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San Quirico D’Orcia

San Quirico d'Orcia is a town of ancient Etruscan origins, preserving a beautiful medieval structure. Located in the province of Siena, on the Via Francigena route that here partially coincides with the path of the Via Cassia. It is located on the hills that separate the Val d'Orcia from Val d'Asso, a territory with breathtaking views, part of the UNESCO World Sites.

The first document on San Quirico dates back to 712 AD in a note regarding a dispute between the dioceses of Arezzo and Siena, for the possession of some parishes. Among these is the parish church of San Quirico in Osenna. "Osenna" takes us back to the likely origin of the Etruscan town. The name will remain the same until the Seventeenth Century.

During the 11th century the effects of proximity to the Via Francigena, with pilgrims travelling to Rome from northern Europe, resulted in a rapid growth of the village. San Quirico was appointed as an important stopover location in the chronicles of the time. In 994 Sigerico, Archbishop of Canterbury, cites San Quirico as one of the major stations along the via Francigena. Even the Emperor Frederick I, heading to Rome to be crowned by Pope Adrian I, made a stopover at San Quirico.

Still in the 11th century part of the territory is feuded into the Ardengheschi family accounts, but between the 11th and the 12th century San Quirico belonged to the empire and a vicar was based here. San Quirico in 1180 ended up under the jurisdiction of Siena and became one of its cornerstones in the south countryside. In 1205 there was a meeting here of the Tuscan League, with the aim of making arrangements to conduct the policy of hostility towards Montepulciano that, sometimes with Orvieto, where mining the hegemony of Siena.
To prevent attacks the Sienese authorities decided to strengthen the fortifications. In 1262 the village became a Vicariate and 1385 the inhabitants were granted the citizenship of Siena.

The village developed along the main road, where many shops were built, workshops and taverns. It was established a weekly market that helped to increase trade, thanks to the duties and taxes exemption enacted in 1385. In 1552 San Quirico was the basis of the troops of Charles V, who came down in Tuscany to help Florence conquering the Republic of Siena. The commander Don Garzia choose the village to make the basic support of its raids in the Val d'Orcia. With the defeat of Siena in 1559, San Quirico joins the Medici State. In 1667 the village was granted in fief by Cosimo III to Cardinal Flavio Chigi, and remained in possession of his family until 1749.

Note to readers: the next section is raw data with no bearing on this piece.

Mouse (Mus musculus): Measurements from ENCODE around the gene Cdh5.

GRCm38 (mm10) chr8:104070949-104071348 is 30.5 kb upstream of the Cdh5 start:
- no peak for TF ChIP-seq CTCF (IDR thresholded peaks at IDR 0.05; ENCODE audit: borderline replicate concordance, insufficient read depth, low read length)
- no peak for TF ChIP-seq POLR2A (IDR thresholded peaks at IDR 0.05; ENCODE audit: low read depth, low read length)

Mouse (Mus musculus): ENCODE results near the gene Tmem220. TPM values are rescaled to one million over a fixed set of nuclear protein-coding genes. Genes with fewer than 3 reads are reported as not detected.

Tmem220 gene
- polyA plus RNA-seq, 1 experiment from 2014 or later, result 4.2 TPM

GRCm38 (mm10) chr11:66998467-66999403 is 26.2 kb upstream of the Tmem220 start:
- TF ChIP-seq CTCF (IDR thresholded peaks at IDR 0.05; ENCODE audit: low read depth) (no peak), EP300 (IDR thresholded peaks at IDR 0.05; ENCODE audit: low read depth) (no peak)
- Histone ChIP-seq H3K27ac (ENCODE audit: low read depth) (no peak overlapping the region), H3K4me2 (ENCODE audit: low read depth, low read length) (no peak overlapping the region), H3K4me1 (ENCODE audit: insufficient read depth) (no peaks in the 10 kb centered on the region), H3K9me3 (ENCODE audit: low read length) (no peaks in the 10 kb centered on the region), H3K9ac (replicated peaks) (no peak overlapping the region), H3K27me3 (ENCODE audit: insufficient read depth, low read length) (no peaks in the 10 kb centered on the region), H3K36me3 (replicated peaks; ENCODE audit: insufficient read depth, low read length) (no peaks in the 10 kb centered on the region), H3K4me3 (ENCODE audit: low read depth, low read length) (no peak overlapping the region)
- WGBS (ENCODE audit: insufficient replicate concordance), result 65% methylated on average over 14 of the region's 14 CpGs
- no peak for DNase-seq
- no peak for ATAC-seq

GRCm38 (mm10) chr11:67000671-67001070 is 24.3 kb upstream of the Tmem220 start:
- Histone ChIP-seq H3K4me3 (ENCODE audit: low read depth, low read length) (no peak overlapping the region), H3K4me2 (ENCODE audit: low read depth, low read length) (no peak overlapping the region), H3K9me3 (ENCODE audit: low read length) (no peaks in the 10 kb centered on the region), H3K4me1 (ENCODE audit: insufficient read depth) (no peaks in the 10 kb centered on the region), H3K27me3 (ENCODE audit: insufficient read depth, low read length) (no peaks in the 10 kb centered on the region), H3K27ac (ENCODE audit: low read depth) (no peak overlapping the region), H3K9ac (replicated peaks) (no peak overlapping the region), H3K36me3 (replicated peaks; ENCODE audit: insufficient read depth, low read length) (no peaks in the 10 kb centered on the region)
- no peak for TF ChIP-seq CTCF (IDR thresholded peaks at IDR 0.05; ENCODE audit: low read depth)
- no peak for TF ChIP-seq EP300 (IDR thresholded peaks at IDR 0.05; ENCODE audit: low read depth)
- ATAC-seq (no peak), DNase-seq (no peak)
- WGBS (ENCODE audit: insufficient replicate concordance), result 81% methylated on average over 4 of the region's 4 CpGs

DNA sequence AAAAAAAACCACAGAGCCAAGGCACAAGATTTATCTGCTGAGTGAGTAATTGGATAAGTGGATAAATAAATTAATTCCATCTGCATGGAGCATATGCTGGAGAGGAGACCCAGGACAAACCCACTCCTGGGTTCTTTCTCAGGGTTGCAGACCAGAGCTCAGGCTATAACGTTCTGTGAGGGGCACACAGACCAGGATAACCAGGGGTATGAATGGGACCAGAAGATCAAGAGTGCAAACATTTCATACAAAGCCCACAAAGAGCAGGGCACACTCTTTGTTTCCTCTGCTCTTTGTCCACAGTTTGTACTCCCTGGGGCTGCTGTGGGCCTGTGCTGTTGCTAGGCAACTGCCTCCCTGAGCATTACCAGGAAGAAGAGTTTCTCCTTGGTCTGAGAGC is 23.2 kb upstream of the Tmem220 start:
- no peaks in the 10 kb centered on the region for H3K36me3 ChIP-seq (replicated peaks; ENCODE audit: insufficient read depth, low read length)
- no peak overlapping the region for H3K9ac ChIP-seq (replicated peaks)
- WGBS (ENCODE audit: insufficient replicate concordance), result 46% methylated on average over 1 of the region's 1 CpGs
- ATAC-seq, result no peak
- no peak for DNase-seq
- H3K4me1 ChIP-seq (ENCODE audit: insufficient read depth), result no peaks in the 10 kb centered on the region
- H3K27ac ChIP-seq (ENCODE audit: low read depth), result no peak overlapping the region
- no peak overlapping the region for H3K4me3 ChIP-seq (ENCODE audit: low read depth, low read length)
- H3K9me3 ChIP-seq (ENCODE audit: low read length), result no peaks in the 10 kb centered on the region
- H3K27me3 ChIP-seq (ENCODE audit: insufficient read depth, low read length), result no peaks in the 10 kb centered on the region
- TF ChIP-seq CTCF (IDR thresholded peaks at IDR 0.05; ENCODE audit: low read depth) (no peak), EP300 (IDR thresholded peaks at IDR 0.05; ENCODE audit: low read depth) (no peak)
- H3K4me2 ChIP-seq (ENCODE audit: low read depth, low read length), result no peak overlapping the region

What to see in San Quirico D’Orcia

Among the most important monuments are to be mentioned the beautiful Collegiate church of Saints Quirico and Giulitta, built over the ruins of the church of Osenna dating back to the eighth century, with a magnificent Romanesque portal with zoomorphic sculptures and a lintel with the fight between monsters. On the right side there is another Lombardic portal supported by caryatids from the school of Giovanni Pisano.

On the back of the collegiate there is Palazzo Chigi, built by Carlo Fontana for the Cardinal Flavio Chigi. Walking down the via Francigena, today called Via Dante Alighieri, you arrive in Piazza della Liberta’ with the church of San Francesco, bearing a Madonna painted by Della Robbia.
On the square there is the Porta Nuova, opening to the Horti Leonini, an Italian style garden built by Diomede Leoni in 1540.
Continuing you come to the church of Santa Maria Assunta, in Romanesque style with Lombardic influences, with another interesting portal built with material coming from the Abbey of Sant’Antimo.

Of the defensive structures there are remains of most of the 15th century walls, with just some portions missing. 14 towers and turrets are still visible, some of which are incorporated in other buildings. The Porta Nuova gate is still there, amended several times over the centuries and the original Porta dei Cappucini gate with a central six-sided shelves crowned by small stones that support the arch. Finally in the Horti Leonini garden there are the remains of the city gate tower that was partially destroyed during the German retreat in 1944.

Bagno Vignoni

A few kilometres before San Quirico d’Orcia, on the Via Cassia in direction of Siena, a sign on the left indicates the village of Bagno Vignoni, whose age-old vocation as spa is already indicated by its name.

What in other towns is the main square is here, instead, a rectangular pool 49 metres long and 29 wide, from the bottom of which bubble up a number of hot springs whose therapeutic quality has been renowned since antiquity, as witnessed by a 16th Century inscription that calls these waters “sacred to the nymphs”.

All around time seems to have stopped at the epoch of St Catherine of Siena, to whom is dedicated the little chapel under the loggia that surrounds the pool against a background of ancient buildings, the most striking of which is the palace built of travertine erected by Bernardo Rossellino for Pope Pius II, bearing his dynastic coat of arms on the facade.

Festa del Barbarossa | Third Sunday in June



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